Location: Corn, Soybean and Wheat Quality ResearchTitle: Co-infection and disease severity of Ohio Maize dwarf mosaic virus and Maize chlorotic dwarf virus strains) Author
|Zambrano, Jose Luis|
Submitted to: Plant Disease
Publication Type: Peer Reviewed Journal
Publication Acceptance Date: 1/22/2014
Publication Date: 12/1/2014
Publication URL: http://handle.nal.usda.gov/10113/61400
Citation: Morales-Cruz, K., Zambrano, J., Stewart, L.R. 2014. Co-infection and disease severity of Ohio Maize dwarf mosaic virus and Maize chlorotic dwarf virus strains. Plant Disease. 98:1661-1665. Interpretive Summary: Co-infections by multiple plant viruses are common in field settings, and are likely for the two major U. S. corn viruses: Maize dwarf mosaic virus (MDMV) and Maize chlorotic dwarf virus (MCDV). In some cases, virus co-infections can lead to much more severe disease than either virus alone. To examine whether this was the case for MDMV and MCDV, we tested co-inoculated plants for virus accumulation of each virus, disease symptoms, and traits such as leaf length and node height for four weeks after inoculation under greenhouse conditions. Based on our results, we conclude that co-infection of MDMV and the severe strain of MCDV (MCDV-S) results in stronger and more persistent disease symptoms than infection with either virus alone. We did not observe symptom enhancement when MDMV was coinfected with a mild strain of MCDV (MCDV-M1) or when two different strains of MCDV were co-infected (MCDV-M1 and MCDV-S).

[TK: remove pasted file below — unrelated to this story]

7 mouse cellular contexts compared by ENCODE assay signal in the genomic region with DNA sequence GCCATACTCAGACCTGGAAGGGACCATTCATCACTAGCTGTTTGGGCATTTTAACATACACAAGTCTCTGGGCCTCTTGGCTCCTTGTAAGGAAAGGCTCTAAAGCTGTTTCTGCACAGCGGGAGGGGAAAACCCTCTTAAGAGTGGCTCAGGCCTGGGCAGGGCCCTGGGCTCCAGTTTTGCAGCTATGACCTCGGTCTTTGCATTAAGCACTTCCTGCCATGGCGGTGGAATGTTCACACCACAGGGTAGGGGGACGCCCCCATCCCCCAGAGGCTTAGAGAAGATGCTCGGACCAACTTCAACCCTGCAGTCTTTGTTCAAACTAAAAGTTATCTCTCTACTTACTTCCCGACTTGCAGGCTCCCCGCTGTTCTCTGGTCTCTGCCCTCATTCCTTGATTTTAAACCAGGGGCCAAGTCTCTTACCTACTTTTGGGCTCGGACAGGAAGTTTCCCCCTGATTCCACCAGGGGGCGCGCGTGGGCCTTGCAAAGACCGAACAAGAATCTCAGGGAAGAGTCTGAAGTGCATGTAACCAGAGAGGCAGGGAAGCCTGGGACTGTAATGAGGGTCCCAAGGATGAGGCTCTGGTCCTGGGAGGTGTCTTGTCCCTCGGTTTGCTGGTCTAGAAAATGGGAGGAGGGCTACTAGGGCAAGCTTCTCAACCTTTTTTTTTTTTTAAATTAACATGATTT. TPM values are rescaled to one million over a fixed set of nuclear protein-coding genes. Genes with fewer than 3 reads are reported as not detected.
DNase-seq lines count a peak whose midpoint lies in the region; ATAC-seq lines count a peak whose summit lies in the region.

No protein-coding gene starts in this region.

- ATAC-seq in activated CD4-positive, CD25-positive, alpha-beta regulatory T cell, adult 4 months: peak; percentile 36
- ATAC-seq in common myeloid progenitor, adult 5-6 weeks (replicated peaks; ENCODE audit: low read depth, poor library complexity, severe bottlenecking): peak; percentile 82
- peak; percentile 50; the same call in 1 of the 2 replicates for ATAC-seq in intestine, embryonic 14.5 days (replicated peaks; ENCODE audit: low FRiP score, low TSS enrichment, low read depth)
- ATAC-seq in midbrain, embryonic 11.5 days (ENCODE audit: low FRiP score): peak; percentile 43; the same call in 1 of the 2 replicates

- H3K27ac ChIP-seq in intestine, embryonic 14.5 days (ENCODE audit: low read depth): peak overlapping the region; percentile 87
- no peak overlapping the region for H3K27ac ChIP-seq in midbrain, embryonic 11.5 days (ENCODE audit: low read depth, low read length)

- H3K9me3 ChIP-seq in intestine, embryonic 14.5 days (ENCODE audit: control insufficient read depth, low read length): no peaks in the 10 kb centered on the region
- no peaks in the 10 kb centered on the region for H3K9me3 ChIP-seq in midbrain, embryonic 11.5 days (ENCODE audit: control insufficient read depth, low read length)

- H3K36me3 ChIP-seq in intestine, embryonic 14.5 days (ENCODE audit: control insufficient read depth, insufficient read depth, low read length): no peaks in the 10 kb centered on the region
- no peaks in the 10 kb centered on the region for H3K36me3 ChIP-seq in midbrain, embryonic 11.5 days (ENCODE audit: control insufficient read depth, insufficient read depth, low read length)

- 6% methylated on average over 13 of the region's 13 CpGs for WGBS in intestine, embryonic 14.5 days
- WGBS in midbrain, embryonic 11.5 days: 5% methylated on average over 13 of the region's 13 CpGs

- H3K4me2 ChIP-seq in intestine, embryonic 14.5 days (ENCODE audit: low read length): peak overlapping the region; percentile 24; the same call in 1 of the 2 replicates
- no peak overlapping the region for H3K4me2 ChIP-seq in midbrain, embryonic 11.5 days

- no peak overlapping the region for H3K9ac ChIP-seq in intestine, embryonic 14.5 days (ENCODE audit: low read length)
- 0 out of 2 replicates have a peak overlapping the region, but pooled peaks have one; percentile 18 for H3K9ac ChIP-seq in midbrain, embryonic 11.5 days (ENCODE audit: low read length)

Technical Abstract: Two major maize viruses have been reported in the United States: Maize dwarf mosaic virus (MDMV) and Maize chlorotic dwarf virus (MCDV). These viruses co-occur in regions where maize is grown such that co-infections are likely. Co-infection of different strains of MCDV is also observed frequently, and a synergistic enhancement of symptoms in co-infected plants was previously reported. Here we examined the impact of co-infections of two strains of MCDV (MCDV-S and MCDV-M1, severe and mild), and co-infections of MCDV and MDMV in ‘Spirit’ maize in greenhouse experiments. Quantitative plant growth and development parameters were measured and virus accumulation was measured by RT-qPCR. Based on our results, we conclude that virus symptoms are enhanced and plants show less recovery over time in co-infections of MDMV and MCDV-S compared to single infections with either virus. In contrast, MDMV co-infections with MCDV-M1 did not show symptom enhancement for either virus, and co-infection of MCDV-M1 and MCDV-S results in symptoms intermediate between the two single infections.